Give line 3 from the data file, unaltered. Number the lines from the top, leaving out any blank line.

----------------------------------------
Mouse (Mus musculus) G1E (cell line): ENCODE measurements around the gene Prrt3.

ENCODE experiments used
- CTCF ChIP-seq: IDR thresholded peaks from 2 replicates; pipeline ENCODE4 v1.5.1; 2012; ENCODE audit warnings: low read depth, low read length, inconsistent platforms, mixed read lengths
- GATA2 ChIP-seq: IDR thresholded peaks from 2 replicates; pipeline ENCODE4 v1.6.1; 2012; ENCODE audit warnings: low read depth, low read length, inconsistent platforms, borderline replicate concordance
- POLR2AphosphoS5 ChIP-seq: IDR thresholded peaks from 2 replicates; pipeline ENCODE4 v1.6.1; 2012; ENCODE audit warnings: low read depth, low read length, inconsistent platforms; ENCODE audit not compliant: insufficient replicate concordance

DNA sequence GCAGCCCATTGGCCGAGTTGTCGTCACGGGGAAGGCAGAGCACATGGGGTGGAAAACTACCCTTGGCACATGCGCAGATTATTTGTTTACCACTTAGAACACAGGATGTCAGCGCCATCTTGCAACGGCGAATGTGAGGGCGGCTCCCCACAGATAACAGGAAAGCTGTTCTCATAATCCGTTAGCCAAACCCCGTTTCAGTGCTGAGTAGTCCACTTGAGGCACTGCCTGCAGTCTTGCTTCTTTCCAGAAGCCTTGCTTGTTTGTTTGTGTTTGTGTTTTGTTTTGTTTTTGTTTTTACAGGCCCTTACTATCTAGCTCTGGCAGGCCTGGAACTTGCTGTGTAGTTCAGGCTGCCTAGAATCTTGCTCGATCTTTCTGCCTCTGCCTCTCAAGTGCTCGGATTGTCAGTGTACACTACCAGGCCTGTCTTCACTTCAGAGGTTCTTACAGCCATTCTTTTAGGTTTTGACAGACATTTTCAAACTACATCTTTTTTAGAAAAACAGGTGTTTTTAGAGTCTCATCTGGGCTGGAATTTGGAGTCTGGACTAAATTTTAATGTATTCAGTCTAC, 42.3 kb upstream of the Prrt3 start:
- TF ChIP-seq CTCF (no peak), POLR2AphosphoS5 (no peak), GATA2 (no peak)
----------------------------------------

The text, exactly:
- CTCF ChIP-seq: IDR thresholded peaks from 2 replicates; pipeline ENCODE4 v1.5.1; 2012; ENCODE audit warnings: low read depth, low read length, inconsistent platforms, mixed read lengths